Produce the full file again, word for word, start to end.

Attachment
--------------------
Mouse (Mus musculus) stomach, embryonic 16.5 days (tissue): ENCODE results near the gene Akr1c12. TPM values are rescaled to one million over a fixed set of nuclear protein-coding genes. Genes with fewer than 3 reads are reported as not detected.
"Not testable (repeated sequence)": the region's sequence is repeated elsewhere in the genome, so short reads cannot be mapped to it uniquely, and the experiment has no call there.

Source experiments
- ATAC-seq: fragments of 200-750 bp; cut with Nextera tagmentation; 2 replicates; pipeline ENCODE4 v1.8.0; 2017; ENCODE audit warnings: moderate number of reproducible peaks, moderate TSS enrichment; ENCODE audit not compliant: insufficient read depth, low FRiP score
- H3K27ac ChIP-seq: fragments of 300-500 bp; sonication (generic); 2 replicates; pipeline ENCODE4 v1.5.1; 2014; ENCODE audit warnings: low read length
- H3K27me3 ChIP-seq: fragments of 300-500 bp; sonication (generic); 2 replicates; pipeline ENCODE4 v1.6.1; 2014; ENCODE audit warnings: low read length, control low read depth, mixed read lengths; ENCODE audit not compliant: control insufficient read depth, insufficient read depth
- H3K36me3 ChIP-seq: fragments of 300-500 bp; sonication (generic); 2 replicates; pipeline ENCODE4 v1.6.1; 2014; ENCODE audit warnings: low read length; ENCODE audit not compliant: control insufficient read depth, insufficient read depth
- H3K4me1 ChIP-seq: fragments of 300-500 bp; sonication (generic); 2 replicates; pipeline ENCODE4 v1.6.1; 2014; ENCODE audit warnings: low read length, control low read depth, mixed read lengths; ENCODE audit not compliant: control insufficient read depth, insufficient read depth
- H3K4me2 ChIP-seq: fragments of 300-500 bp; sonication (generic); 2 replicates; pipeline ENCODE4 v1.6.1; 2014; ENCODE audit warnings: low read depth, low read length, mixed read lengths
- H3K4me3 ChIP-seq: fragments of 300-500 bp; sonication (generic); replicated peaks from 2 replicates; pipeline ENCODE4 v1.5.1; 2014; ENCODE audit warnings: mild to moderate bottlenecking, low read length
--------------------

Mouse (Mus musculus) stomach, embryonic 16.5 days (tissue): ENCODE results near the gene Akr1c12. TPM values are rescaled to one million over a fixed set of nuclear protein-coding genes. Genes with fewer than 3 reads are reported as not detected.
"Not testable (repeated sequence)": the region's sequence is repeated elsewhere in the genome, so short reads cannot be mapped to it uniquely, and the experiment has no call there.

Source experiments
- ATAC-seq: fragments of 200-750 bp; cut with Nextera tagmentation; 2 replicates; pipeline ENCODE4 v1.8.0; 2017; ENCODE audit warnings: moderate number of reproducible peaks, moderate TSS enrichment; ENCODE audit not compliant: insufficient read depth, low FRiP score
- H3K27ac ChIP-seq: fragments of 300-500 bp; sonication (generic); 2 replicates; pipeline ENCODE4 v1.5.1; 2014; ENCODE audit warnings: low read length
- H3K27me3 ChIP-seq: fragments of 300-500 bp; sonication (generic); 2 replicates; pipeline ENCODE4 v1.6.1; 2014; ENCODE audit warnings: low read length, control low read depth, mixed read lengths; ENCODE audit not compliant: control insufficient read depth, insufficient read depth
- H3K36me3 ChIP-seq: fragments of 300-500 bp; sonication (generic); 2 replicates; pipeline ENCODE4 v1.6.1; 2014; ENCODE audit warnings: low read length; ENCODE audit not compliant: control insufficient read depth, insufficient read depth
- H3K4me1 ChIP-seq: fragments of 300-500 bp; sonication (generic); 2 replicates; pipeline ENCODE4 v1.6.1; 2014; ENCODE audit warnings: low read length, control low read depth, mixed read lengths; ENCODE audit not compliant: control insufficient read depth, insufficient read depth
- H3K4me2 ChIP-seq: fragments of 300-500 bp; sonication (generic); 2 replicates; pipeline ENCODE4 v1.6.1; 2014; ENCODE audit warnings: low read depth, low read length, mixed read lengths
- H3K4me3 ChIP-seq: fragments of 300-500 bp; sonication (generic); replicated peaks from 2 replicates; pipeline ENCODE4 v1.5.1; 2014; ENCODE audit warnings: mild to moderate bottlenecking, low read length